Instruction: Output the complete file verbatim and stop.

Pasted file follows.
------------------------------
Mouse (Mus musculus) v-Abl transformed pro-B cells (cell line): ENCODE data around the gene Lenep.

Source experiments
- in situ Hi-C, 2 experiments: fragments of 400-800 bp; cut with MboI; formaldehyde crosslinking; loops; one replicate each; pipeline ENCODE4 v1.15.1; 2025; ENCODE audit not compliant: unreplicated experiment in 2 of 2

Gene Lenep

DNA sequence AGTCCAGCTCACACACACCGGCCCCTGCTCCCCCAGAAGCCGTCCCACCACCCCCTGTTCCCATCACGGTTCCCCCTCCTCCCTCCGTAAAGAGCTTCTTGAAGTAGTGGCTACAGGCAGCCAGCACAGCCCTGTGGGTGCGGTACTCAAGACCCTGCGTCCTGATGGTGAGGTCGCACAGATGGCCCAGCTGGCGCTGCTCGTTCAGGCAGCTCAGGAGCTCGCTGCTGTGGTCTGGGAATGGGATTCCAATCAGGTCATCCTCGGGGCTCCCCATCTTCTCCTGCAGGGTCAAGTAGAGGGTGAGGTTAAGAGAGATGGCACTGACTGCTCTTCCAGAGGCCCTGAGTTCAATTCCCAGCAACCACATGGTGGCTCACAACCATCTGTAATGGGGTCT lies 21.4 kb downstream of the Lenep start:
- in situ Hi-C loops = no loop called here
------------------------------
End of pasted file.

Mouse (Mus musculus) v-Abl transformed pro-B cells (cell line): ENCODE data around the gene Lenep.

Source experiments
- in situ Hi-C, 2 experiments: fragments of 400-800 bp; cut with MboI; formaldehyde crosslinking; loops; one replicate each; pipeline ENCODE4 v1.15.1; 2025; ENCODE audit not compliant: unreplicated experiment in 2 of 2

Gene Lenep

DNA sequence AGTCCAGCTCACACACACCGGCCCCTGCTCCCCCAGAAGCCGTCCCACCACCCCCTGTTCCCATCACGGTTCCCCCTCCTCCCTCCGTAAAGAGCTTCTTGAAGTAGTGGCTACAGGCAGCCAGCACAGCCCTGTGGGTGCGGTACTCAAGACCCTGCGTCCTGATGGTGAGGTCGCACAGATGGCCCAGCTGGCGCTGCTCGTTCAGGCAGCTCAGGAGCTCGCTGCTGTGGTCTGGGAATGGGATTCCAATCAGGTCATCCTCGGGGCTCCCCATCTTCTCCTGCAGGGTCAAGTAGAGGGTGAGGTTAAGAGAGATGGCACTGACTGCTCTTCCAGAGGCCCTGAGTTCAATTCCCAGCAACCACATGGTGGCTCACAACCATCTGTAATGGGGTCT lies 21.4 kb downstream of the Lenep start:
- in situ Hi-C loops = no loop called here